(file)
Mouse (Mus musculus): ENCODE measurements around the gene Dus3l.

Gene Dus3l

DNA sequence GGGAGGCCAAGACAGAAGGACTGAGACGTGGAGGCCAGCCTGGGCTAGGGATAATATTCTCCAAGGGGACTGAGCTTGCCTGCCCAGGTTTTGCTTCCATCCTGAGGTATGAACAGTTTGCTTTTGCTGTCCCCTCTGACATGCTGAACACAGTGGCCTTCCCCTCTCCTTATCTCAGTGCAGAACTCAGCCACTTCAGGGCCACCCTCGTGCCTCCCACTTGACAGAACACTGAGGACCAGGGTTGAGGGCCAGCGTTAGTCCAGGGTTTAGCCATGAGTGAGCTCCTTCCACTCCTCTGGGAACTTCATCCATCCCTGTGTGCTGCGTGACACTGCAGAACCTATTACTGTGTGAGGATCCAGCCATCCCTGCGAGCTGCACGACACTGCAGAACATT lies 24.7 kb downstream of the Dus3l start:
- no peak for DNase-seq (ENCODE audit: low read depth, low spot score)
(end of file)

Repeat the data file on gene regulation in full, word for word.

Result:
Mouse (Mus musculus): ENCODE measurements around the gene Dus3l.

Gene Dus3l

DNA sequence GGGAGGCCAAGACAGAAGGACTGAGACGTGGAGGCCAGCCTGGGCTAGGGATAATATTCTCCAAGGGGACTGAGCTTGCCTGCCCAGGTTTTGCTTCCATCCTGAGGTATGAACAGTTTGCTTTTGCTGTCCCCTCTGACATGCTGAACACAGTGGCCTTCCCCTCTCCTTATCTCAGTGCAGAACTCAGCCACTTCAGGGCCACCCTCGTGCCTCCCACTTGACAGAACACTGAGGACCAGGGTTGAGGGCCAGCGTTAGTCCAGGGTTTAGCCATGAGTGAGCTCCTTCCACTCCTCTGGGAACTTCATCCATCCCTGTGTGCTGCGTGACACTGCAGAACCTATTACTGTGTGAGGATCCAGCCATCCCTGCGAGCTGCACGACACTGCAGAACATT lies 24.7 kb downstream of the Dus3l start:
- no peak for DNase-seq (ENCODE audit: low read depth, low spot score)